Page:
Today, it is a different story for sure. There could be 100s of applicants applying for just one position. One teacher at an international school in Zurich said 400-500 people applied for just one position! The power is surely back in the hands of the international school as the candidates simply outnumber the number of positions available. This situation is definitely the case at the top-tier international schools in desirable locations. It is unclear if that is also the case at lesser-known international schools in less desirable locations.
Getting a job at a good international school or at any school really is always all about being at the right place at the right time. It is all about luck and timing. Sometimes, it isn’t even really about how your CV looks or what you said in your cover letter. With international schools getting 100s of CVs for one position, there sometimes just isn’t time to read that many cover letters.
So how can you get noticed? How can you increase your luck so that you are at the right place and the right time? Some say having a connection at the international school can help, and maybe for some, it does help. But with a lot of strict interviewing guidelines that many international schools have adopted, having a connection to the school does not always get you noticed or to the top of an admin’s list of people to interview. The position also might be just filled internally in the end or filled locally for that matter. A nightmare situation for a recruiting international school teacher.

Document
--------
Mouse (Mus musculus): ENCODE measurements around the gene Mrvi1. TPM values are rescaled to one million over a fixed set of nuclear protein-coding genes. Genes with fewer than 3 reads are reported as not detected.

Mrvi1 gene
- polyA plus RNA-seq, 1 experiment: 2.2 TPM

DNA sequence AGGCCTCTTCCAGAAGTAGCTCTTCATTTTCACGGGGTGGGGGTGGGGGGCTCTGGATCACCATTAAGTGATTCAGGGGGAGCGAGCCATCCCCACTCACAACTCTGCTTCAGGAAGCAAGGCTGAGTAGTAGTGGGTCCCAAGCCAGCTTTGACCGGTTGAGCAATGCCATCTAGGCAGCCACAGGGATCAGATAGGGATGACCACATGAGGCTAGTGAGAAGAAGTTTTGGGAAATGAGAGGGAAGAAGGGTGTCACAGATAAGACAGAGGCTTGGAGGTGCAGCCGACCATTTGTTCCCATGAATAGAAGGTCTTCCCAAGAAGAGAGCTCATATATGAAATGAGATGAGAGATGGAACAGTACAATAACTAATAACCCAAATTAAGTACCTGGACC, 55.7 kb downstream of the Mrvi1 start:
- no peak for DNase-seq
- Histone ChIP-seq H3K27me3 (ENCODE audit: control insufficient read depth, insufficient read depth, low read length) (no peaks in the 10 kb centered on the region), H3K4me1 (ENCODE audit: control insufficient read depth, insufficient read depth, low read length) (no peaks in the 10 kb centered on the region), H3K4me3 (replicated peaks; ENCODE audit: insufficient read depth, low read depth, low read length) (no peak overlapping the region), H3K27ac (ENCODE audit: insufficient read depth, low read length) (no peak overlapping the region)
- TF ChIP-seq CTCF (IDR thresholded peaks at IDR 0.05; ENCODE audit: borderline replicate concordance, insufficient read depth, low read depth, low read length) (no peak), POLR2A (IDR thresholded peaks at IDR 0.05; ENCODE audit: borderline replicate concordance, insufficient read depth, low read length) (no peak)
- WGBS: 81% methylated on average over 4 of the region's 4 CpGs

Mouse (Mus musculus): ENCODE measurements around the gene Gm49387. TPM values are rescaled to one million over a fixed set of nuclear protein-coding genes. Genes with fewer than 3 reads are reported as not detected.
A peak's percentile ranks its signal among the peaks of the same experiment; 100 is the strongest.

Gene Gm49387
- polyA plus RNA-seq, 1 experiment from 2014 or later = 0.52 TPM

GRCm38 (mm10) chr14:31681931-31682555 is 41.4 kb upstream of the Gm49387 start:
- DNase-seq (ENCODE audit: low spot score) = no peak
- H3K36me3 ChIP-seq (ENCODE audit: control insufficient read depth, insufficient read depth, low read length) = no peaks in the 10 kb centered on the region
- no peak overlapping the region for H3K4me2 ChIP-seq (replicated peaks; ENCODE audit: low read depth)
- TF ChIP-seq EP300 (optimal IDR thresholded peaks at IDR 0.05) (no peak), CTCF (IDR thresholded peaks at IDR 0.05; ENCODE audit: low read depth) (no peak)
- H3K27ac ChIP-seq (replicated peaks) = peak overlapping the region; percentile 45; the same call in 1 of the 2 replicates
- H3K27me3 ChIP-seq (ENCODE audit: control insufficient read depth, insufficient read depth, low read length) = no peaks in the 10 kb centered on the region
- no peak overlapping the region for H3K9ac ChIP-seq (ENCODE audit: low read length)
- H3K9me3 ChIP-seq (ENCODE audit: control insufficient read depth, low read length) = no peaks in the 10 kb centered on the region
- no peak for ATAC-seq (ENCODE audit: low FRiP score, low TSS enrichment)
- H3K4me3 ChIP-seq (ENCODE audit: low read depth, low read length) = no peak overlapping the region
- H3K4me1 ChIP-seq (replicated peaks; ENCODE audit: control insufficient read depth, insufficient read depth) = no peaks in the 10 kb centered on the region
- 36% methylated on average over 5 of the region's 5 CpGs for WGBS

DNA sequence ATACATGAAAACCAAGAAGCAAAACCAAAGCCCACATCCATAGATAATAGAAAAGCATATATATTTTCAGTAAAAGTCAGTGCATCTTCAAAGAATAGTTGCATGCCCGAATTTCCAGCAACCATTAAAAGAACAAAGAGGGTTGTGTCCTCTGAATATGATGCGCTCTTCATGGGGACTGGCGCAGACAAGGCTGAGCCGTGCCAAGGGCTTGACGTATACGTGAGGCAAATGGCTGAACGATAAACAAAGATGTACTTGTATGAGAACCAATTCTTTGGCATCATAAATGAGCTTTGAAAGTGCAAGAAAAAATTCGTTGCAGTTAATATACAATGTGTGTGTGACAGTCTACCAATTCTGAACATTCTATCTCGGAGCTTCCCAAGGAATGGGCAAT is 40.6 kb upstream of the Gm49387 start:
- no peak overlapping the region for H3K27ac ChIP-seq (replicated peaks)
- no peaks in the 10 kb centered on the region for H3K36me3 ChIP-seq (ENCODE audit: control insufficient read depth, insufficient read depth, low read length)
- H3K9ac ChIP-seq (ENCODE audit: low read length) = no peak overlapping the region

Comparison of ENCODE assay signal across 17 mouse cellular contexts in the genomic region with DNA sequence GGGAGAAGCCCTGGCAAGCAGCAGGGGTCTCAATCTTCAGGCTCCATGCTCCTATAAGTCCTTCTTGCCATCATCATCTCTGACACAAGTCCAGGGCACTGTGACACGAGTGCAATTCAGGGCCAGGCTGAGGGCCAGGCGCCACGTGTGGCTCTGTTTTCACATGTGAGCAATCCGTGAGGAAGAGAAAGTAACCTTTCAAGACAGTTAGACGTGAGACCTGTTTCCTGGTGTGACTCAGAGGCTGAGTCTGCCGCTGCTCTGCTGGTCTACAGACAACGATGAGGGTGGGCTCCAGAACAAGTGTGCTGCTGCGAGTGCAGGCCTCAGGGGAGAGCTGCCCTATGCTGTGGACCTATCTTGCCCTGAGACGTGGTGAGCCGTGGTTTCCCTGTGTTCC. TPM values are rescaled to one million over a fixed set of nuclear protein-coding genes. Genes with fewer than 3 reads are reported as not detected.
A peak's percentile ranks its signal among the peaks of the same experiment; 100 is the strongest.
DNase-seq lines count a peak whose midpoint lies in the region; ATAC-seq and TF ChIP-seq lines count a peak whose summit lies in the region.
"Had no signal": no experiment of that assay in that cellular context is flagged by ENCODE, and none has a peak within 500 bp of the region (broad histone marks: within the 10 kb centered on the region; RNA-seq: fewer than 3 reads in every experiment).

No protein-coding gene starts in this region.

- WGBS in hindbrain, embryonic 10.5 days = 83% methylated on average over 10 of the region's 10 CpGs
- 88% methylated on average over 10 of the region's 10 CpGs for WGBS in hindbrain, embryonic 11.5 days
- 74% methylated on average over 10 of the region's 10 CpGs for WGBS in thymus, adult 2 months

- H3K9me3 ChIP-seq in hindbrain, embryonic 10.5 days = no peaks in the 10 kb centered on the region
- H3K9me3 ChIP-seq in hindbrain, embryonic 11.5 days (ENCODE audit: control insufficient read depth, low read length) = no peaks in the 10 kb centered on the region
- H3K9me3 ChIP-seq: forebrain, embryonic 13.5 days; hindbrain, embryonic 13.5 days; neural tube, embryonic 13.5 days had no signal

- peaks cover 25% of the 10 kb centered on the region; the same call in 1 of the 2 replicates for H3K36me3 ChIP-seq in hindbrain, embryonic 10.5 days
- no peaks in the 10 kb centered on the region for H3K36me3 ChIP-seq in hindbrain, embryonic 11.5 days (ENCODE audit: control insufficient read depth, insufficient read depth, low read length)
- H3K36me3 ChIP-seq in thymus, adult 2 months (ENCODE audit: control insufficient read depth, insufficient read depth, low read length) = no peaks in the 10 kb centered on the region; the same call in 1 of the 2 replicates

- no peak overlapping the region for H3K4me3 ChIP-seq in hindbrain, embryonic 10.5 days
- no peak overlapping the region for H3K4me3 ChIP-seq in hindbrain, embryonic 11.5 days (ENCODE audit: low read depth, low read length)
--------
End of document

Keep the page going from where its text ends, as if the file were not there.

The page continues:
The key is just to keep your hopes up knowing that the right position will present itself to you when the timing is right. Do your research, fill out everything the school requires for an application, and stay in touch with the right people at the school. Keep in mind that if they don’t have any new news to share with you, that is why they are not getting back to you or they are just not that into you.
This article was submitted anonymously by an ISC member.
How many times have you applied to a school wishing that you knew somebody that worked there?
Knowing somebody and getting the ‘inside scoop’ on an international school will definitely help you in your quest to set up an interview there.
Currently, our top 40 international schools with the most members are:
24 members – American International School in Egypt
23 members – Copenhagen International School
21 members – International School of Kuala Lumpur
21 members – International School Manila
17 members – Seoul International School